Stuart Hayes has admitted the superb form of fellow Britons Alistair and Jonny Brownlee means he faces a fight to qualify for London 2012.
Hayes races in the Kitzbuhel triathlon this weekend, which he won in 2010.
Kitzbuhel is a precursor to selection races in London and Beijing where the Brownlees should dominate, with Britain allowed to send three men to the Games.
"They are almost guaranteed to go so at the moment I'm going for the third spot," Hayes told BBC Sport.
The 31-year-old stunned the field in Austria last year, using his power on the bike to break clear and register his only victory at World Championship Series level.
This year's Kitzbuhel race forms the third leg of the seven-stage World Championship Series, currently led by Spain's Javier Gomez ahead of Jonny Brownlee.
The elder Brownlee, 2009 world champion Alistair, will compete alongside Hayes this weekend but Jonny and Gomez are both sitting it out ahead of next week's European Championships in the Spanish town of Pontevedra.
"Last year was probably the race of my life, it meant so much to me," said Hayes. "This is my last attempt at the Olympic Games, and I'm not on funding, I have to win prize money. Sometimes I do, sometimes I don't.
"I definitely would have jacked it in if I hadn't won at Kitzbuhel last year. There would have been no hope.
"You've got the Brownlees, Tim Don and other great British triathletes and if you're constantly coming nowhere you look for something else, don't you?
"This year, if it comes down to the run then I'm not going to come anywhere. But if I get that break on the bike I've got a good chance.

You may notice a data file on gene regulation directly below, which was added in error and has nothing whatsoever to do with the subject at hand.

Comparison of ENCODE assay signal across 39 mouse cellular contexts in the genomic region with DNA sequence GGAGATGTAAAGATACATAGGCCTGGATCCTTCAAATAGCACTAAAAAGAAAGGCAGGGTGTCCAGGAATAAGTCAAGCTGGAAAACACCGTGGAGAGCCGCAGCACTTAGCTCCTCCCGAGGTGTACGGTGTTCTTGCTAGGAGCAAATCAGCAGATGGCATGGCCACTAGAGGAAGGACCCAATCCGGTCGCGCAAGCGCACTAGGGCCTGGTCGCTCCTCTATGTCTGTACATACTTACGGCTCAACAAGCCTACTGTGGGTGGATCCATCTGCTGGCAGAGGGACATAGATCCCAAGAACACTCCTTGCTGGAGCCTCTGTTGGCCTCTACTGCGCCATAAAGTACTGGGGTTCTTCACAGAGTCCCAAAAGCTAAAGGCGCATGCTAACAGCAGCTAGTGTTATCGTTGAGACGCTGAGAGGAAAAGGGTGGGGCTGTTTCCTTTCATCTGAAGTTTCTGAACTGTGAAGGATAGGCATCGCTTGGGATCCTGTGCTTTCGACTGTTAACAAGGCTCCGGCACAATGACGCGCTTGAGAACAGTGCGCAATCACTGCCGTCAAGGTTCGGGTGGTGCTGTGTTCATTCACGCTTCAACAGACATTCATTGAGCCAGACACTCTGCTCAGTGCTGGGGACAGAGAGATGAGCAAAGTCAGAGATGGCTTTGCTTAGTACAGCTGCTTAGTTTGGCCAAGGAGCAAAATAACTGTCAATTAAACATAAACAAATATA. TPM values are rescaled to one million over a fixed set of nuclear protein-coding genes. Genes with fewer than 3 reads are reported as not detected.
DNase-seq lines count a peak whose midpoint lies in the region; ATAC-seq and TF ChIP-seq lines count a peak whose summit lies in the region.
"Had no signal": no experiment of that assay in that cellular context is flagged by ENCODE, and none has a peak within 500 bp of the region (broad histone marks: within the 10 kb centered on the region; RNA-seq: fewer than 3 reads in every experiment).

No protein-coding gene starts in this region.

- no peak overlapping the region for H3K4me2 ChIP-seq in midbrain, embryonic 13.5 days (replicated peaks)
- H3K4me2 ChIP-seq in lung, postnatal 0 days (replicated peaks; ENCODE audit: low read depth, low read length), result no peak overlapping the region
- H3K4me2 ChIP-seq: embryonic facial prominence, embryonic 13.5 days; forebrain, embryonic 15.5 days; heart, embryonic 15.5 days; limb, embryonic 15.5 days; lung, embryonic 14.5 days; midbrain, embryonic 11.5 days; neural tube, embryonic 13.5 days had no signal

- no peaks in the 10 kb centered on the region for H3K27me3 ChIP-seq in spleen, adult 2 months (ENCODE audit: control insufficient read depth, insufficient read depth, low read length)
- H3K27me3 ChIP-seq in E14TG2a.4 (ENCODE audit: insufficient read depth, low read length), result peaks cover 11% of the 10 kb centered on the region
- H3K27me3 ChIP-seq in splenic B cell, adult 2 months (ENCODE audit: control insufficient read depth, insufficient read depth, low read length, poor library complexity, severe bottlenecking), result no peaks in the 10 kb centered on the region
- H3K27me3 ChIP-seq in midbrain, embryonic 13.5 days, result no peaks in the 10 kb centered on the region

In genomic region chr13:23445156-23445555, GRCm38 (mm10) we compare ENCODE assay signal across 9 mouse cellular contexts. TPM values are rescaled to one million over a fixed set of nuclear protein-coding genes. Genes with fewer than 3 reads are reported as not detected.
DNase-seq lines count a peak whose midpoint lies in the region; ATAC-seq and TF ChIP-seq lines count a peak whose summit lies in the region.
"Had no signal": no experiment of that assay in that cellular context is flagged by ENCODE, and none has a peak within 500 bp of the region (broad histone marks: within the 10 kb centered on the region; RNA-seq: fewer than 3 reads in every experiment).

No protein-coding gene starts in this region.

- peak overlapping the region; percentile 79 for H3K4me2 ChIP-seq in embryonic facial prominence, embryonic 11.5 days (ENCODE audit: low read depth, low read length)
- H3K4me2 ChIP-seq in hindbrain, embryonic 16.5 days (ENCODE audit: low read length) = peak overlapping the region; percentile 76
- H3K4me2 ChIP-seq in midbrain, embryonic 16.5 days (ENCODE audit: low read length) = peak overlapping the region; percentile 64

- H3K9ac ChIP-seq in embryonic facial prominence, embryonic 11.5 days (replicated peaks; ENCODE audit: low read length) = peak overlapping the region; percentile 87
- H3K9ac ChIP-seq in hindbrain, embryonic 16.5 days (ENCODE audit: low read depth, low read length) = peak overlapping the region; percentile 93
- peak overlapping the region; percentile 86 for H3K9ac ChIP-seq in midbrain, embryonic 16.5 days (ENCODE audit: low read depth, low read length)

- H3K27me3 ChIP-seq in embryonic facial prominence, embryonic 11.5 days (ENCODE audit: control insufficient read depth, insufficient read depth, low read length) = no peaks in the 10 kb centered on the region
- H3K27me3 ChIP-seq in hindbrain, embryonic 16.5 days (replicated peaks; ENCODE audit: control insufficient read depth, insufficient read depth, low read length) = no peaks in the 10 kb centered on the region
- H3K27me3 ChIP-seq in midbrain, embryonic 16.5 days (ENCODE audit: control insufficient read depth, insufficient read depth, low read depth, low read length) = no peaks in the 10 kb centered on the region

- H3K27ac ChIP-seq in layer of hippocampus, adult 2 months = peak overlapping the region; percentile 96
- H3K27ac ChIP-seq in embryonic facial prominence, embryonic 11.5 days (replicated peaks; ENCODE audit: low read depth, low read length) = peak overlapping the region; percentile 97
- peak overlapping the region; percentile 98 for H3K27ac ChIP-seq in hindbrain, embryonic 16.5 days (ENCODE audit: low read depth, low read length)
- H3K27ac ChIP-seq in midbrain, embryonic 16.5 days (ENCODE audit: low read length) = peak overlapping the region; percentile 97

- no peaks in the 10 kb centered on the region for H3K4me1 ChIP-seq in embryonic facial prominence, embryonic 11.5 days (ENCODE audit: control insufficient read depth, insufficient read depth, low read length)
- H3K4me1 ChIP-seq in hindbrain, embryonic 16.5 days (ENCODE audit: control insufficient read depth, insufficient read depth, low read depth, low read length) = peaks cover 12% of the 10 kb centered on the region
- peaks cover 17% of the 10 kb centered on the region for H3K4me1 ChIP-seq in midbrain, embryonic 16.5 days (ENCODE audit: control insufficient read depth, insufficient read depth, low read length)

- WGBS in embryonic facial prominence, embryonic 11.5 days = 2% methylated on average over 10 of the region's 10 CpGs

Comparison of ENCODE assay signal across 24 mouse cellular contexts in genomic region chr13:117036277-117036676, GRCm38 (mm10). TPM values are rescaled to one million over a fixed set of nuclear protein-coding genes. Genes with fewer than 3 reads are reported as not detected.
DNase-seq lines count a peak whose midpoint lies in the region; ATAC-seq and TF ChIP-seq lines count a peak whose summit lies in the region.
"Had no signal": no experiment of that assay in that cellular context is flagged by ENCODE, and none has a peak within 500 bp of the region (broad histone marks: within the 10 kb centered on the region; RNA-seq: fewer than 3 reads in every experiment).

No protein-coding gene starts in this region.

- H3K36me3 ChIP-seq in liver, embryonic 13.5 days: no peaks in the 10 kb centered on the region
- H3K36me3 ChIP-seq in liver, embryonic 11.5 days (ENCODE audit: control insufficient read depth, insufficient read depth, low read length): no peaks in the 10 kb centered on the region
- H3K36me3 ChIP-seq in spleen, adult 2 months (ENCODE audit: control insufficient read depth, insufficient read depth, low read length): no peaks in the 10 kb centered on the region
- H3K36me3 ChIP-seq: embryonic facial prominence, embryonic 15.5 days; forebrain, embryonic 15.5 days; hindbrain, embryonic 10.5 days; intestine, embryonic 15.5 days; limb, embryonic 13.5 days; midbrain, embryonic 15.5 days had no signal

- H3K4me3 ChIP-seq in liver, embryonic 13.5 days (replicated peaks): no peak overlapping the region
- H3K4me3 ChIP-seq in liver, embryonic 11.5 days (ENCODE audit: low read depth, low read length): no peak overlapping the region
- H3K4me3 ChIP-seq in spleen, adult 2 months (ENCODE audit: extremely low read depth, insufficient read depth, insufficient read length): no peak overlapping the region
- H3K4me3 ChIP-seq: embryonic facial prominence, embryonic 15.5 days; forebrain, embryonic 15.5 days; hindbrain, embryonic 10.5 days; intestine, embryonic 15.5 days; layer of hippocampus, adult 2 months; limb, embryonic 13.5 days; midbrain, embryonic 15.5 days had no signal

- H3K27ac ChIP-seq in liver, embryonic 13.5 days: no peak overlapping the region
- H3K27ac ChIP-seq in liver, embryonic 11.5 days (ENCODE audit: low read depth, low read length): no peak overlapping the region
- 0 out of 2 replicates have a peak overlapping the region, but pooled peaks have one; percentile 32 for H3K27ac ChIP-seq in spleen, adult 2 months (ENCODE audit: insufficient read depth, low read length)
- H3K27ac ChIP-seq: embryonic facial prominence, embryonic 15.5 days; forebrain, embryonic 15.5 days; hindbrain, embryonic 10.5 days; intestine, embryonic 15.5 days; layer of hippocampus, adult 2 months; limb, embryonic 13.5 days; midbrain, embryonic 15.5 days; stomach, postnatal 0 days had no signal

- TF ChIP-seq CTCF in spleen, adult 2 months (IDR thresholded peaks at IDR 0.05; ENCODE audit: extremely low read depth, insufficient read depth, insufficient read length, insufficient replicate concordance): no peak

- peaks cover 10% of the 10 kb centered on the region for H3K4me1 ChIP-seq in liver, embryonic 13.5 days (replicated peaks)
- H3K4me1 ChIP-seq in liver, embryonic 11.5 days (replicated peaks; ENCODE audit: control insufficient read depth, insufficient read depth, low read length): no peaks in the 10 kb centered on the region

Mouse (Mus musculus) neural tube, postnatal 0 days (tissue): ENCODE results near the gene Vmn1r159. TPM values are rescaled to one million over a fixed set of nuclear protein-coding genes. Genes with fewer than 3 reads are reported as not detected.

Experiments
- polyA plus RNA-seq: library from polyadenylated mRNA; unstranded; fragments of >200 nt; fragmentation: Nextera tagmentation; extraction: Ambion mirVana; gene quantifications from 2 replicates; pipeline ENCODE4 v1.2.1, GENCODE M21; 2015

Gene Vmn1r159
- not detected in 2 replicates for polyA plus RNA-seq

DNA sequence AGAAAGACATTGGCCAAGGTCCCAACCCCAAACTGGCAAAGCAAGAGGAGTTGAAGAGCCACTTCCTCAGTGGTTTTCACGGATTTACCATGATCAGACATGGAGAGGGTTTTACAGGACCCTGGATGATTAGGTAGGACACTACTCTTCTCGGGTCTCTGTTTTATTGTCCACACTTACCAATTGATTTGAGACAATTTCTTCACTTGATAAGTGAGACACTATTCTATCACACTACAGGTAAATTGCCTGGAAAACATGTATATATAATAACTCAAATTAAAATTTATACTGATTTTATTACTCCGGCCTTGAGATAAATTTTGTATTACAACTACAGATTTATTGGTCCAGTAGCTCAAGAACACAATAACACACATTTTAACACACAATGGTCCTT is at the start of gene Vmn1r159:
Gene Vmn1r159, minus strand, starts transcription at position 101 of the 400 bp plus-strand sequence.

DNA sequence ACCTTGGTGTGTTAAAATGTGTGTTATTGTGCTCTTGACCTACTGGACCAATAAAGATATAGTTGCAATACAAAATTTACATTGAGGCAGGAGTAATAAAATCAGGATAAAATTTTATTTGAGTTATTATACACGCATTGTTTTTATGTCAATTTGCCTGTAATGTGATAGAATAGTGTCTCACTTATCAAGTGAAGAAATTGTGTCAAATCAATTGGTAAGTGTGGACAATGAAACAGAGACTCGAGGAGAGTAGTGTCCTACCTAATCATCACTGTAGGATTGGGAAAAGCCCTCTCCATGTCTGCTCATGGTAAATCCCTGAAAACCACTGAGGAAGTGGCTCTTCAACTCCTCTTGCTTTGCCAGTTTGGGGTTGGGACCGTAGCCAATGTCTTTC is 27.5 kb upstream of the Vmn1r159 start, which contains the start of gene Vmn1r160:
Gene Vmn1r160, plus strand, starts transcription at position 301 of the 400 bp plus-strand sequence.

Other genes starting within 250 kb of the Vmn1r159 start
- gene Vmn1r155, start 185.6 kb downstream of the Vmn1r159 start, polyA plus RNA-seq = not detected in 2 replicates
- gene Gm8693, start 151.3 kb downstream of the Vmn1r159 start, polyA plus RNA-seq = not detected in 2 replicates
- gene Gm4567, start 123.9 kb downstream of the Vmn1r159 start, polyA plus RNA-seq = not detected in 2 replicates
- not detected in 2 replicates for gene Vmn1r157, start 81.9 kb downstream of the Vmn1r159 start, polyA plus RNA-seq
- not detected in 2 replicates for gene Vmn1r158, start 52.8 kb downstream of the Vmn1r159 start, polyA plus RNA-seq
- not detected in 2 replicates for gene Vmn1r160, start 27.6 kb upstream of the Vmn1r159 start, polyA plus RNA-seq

"Every sport has their superstars - athletics has Bolt, cycling has Cancellara - but they are beatable. They're never on top form all the time."
Alistair Brownlee won the Madrid triathlon ahead of Jonny earlier this month, with Gomez third.
But the World Championship Series races in London's Hyde Park and Beijing are the target for all British triathletes this year, as they form the two selection races for the British team at the London Olympics.
"This year is all about Olympic selection. My main focus is those two races and if that means I finish way down in the World Championship Series, that's fine," said Britain's Helen Jenkins, a former world champion who finished second behind Canada's Paula Findlay in Madrid two weeks ago.
"I'd love to get back on top of the podium, though. I actually thought I'd be really disappointed with second in Madrid, since I was so close to the podium, but I gave it everything on the day and it was good to break a string of third-place finishes.
"The way the racing's going, it's being won on the run and I need to improve that. But at the same time I need to still be strong in the other two.
"You don't want to improve your run so much that people get away on the swim and the bike, and you're two minutes down on the run - because being fast won't help you then."
Australia's Chris McCormack, at 38-years-old the current Ironman world champion and a former holder of the world title over the Olympic distance, also marks his return to the Olympic format of the sport in Kitzbuhel.